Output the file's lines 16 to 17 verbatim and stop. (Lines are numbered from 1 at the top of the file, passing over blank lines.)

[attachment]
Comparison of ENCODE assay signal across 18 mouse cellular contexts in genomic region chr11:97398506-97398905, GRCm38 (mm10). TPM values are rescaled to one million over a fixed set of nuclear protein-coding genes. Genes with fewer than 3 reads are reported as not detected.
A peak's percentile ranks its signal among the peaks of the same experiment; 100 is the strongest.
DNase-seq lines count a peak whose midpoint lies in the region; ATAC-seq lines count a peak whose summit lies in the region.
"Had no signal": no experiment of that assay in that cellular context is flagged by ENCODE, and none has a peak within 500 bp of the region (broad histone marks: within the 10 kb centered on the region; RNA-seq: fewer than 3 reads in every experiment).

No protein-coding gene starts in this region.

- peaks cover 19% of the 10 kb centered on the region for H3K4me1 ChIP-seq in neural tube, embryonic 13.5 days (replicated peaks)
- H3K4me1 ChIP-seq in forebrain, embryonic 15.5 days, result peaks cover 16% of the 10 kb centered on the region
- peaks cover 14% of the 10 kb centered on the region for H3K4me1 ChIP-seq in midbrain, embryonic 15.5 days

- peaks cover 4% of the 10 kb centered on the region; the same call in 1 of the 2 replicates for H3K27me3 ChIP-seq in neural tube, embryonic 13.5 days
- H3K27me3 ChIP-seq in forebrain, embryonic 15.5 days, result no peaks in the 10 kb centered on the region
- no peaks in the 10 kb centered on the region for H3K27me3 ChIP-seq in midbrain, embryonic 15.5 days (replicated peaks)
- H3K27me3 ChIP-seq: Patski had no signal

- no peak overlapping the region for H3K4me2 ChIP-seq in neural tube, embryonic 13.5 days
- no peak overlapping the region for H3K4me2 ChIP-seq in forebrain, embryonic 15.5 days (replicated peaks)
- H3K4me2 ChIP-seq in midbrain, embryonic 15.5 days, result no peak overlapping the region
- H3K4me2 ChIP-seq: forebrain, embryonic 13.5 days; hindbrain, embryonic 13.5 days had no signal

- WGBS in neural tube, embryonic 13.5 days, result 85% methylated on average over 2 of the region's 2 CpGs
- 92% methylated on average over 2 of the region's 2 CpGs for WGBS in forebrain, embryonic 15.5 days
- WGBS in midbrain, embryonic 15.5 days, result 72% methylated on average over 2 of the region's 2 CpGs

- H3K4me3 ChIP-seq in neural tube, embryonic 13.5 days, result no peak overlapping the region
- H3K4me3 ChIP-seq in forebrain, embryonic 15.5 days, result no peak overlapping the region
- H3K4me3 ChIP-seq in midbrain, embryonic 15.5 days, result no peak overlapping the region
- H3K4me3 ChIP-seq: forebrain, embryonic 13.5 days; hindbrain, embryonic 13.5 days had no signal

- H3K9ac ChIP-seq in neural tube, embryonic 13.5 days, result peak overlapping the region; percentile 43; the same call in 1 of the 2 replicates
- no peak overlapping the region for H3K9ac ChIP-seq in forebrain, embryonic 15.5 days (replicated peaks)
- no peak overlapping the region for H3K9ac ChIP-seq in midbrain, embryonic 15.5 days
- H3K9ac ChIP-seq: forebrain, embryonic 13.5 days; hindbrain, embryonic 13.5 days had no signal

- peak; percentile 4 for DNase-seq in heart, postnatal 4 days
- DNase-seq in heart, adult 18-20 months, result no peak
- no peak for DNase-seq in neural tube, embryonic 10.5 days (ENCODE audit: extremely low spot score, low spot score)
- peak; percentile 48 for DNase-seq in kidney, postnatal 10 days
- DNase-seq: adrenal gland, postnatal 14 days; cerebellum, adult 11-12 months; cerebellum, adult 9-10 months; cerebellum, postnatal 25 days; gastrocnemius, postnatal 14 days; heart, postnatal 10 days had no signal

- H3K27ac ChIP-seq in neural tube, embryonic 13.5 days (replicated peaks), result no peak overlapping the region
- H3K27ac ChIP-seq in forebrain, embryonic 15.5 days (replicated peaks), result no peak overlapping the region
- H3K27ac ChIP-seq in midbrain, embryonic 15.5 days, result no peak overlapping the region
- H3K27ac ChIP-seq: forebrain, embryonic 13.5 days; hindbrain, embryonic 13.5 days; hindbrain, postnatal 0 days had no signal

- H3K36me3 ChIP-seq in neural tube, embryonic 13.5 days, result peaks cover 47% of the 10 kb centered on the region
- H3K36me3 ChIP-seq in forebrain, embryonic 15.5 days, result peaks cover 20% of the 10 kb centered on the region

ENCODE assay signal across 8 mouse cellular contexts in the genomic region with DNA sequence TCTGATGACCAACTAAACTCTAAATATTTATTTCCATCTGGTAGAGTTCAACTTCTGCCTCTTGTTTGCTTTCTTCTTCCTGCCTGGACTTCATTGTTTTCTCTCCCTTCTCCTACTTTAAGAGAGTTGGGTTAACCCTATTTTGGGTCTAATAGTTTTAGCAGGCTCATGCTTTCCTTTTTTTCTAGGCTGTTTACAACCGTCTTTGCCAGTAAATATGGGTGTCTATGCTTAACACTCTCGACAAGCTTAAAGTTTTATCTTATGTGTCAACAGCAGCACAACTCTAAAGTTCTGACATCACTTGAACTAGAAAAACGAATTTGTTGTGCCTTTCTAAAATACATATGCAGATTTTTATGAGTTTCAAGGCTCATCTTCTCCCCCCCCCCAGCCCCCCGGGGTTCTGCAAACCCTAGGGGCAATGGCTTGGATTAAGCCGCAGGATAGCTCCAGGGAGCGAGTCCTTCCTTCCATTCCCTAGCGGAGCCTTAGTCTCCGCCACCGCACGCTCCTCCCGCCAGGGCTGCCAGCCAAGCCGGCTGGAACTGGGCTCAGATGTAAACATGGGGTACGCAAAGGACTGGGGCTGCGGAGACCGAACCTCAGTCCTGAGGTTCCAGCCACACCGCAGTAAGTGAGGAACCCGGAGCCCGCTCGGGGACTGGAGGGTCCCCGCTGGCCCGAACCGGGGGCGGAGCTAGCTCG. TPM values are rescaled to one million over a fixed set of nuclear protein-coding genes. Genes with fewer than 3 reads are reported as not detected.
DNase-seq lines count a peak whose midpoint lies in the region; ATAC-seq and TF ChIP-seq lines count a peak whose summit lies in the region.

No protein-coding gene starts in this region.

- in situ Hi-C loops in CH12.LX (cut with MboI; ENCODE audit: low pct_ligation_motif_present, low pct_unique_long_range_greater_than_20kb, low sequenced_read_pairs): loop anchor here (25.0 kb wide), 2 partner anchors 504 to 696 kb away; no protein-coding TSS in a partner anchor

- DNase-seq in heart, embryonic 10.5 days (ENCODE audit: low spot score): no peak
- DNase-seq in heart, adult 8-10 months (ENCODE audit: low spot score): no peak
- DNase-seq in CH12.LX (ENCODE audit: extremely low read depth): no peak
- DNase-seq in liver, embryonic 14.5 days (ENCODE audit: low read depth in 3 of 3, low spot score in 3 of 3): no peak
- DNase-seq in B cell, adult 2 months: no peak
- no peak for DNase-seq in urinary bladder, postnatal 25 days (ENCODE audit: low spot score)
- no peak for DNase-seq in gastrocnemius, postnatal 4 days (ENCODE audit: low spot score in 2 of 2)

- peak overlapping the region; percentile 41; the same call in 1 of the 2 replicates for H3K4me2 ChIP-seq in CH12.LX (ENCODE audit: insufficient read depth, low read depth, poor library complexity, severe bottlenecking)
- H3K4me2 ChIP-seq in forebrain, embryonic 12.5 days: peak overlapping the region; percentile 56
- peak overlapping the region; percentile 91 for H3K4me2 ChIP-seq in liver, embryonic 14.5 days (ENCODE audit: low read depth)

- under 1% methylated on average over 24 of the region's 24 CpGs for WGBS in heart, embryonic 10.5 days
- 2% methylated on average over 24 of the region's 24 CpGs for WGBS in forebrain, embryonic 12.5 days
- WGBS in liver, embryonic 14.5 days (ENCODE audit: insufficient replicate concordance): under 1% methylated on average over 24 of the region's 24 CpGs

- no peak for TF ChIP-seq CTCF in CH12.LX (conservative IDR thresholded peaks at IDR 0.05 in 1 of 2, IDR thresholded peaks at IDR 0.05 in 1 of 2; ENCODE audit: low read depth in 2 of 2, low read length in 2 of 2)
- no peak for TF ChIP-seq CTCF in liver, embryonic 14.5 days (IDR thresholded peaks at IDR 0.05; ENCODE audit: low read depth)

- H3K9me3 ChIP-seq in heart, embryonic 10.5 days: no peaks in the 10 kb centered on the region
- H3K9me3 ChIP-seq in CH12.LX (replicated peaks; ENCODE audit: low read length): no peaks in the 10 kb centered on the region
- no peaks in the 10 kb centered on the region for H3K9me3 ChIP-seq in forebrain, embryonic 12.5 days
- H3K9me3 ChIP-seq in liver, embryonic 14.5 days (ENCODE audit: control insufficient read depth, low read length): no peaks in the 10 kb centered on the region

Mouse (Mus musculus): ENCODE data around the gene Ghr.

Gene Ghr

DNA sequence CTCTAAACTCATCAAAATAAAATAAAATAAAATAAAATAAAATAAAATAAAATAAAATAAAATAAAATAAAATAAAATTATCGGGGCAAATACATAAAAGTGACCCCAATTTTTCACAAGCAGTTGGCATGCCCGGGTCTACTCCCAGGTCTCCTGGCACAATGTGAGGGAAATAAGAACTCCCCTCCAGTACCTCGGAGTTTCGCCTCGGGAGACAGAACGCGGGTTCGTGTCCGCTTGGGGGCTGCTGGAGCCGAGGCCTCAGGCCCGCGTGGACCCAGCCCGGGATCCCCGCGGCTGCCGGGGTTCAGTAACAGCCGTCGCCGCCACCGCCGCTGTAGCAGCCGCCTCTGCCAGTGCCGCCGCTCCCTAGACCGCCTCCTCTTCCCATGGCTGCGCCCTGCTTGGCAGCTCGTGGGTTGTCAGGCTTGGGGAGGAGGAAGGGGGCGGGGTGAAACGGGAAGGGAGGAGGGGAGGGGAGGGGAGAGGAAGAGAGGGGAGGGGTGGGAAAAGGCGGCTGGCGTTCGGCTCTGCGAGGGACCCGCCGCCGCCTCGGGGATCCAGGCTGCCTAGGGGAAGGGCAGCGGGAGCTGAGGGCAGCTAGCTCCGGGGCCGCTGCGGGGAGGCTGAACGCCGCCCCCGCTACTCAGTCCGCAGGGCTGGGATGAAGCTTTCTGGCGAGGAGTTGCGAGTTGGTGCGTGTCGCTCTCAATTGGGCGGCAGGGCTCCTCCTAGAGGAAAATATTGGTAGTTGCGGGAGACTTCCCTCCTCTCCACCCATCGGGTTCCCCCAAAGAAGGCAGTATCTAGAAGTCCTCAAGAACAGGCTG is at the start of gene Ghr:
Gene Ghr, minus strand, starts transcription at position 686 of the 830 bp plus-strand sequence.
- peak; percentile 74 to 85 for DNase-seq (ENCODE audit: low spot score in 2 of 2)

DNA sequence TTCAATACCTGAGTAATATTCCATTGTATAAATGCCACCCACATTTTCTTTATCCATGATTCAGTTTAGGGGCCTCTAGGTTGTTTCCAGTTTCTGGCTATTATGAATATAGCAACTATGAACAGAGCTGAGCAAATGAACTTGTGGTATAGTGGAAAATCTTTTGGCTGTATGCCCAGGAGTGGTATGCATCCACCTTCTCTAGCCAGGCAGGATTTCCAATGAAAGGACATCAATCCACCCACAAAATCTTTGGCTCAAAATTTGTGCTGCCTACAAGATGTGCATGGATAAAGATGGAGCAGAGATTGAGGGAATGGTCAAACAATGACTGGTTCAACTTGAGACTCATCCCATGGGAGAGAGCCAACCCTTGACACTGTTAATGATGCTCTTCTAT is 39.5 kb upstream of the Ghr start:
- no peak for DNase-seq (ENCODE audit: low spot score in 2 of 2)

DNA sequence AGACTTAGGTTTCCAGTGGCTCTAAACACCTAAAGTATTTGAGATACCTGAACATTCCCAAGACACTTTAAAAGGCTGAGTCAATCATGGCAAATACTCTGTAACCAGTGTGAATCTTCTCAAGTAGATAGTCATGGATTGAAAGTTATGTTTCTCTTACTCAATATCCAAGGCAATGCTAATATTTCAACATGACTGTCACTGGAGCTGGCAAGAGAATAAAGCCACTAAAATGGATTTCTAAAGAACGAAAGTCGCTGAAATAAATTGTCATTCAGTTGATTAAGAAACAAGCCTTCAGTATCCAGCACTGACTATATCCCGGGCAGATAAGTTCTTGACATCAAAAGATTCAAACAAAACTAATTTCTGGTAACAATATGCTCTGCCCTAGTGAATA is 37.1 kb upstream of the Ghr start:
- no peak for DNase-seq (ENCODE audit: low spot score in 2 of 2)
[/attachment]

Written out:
- H3K4me2 ChIP-seq: forebrain, embryonic 13.5 days; hindbrain, embryonic 13.5 days had no signal

- WGBS in neural tube, embryonic 13.5 days, result 85% methylated on average over 2 of the region's 2 CpGs